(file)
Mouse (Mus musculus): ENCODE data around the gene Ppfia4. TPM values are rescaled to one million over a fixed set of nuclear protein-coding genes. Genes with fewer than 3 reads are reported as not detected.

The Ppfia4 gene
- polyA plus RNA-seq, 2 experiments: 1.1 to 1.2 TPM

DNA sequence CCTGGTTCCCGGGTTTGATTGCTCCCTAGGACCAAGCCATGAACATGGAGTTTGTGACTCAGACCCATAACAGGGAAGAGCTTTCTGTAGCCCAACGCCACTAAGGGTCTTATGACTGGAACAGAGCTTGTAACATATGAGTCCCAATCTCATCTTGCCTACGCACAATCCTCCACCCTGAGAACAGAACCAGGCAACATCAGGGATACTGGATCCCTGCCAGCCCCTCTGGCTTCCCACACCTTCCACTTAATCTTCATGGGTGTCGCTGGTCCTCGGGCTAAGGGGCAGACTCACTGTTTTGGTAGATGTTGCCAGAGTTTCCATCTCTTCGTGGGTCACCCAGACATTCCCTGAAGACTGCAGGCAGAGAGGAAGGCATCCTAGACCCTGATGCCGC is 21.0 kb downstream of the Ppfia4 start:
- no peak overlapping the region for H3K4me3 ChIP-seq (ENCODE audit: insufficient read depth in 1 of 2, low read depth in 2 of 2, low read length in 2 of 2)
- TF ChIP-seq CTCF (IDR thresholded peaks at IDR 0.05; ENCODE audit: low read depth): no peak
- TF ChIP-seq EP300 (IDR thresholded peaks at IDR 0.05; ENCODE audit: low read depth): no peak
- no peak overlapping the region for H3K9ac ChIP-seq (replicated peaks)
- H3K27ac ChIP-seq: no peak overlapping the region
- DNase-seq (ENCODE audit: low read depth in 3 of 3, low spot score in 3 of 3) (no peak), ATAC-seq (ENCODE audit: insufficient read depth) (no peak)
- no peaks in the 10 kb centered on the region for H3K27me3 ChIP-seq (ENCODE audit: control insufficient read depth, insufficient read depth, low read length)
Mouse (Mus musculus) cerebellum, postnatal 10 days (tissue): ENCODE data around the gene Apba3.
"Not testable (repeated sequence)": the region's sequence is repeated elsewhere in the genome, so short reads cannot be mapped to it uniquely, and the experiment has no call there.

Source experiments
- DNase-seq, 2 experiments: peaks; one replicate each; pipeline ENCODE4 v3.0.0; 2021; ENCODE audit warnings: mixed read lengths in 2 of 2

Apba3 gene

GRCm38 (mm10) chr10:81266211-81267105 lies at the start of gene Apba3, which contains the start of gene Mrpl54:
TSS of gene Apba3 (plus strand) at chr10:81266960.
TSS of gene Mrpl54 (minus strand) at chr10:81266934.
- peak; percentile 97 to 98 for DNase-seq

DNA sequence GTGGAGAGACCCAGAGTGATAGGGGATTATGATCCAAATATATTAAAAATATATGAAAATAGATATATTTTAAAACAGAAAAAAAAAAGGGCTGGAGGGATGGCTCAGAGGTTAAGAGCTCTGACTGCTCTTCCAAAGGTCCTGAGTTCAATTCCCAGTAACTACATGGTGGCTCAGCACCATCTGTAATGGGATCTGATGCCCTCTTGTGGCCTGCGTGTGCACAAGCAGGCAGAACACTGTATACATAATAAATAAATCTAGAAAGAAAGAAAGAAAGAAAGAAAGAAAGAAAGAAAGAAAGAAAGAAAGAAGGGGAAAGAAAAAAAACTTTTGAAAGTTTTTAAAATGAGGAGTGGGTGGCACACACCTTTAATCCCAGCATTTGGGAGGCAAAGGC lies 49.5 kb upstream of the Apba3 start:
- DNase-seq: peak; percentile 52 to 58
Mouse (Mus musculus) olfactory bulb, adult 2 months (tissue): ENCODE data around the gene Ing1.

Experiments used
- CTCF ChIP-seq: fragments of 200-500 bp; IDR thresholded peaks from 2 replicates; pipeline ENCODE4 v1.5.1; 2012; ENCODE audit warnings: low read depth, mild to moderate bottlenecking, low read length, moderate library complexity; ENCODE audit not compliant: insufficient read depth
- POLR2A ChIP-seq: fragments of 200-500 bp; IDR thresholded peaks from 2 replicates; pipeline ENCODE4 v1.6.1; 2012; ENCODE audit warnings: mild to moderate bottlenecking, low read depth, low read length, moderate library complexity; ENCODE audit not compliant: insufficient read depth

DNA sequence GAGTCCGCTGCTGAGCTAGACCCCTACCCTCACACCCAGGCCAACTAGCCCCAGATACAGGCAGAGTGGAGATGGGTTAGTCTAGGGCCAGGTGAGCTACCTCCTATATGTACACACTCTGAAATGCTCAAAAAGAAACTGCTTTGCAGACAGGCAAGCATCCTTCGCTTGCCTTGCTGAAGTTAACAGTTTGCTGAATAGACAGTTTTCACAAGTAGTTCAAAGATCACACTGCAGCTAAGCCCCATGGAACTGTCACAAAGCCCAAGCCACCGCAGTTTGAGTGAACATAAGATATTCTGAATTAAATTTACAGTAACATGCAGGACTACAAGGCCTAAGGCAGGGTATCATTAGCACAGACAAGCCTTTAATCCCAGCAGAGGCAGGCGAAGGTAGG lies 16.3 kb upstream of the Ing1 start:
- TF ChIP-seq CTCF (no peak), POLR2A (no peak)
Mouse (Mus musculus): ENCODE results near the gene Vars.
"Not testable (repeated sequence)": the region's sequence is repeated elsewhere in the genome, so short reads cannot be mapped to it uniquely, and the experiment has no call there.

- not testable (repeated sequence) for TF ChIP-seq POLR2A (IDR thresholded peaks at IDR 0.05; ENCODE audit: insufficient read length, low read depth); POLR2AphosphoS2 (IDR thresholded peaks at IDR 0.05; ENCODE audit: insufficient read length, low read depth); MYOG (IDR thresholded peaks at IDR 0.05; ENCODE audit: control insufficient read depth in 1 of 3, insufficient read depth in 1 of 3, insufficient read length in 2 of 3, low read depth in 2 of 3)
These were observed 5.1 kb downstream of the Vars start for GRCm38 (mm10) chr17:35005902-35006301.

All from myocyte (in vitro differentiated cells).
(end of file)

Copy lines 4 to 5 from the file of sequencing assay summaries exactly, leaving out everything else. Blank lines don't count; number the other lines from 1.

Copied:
DNA sequence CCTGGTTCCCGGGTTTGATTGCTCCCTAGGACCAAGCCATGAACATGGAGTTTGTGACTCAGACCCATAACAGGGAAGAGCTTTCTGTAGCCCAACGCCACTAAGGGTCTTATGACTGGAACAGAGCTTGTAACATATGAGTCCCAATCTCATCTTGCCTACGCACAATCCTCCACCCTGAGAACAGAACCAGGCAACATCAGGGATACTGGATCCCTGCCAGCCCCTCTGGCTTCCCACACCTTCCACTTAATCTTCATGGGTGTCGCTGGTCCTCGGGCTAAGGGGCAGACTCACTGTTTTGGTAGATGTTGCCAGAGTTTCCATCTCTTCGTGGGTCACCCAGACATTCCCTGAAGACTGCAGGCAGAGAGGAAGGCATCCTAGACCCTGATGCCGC is 21.0 kb downstream of the Ppfia4 start:
- no peak overlapping the region for H3K4me3 ChIP-seq (ENCODE audit: insufficient read depth in 1 of 2, low read depth in 2 of 2, low read length in 2 of 2)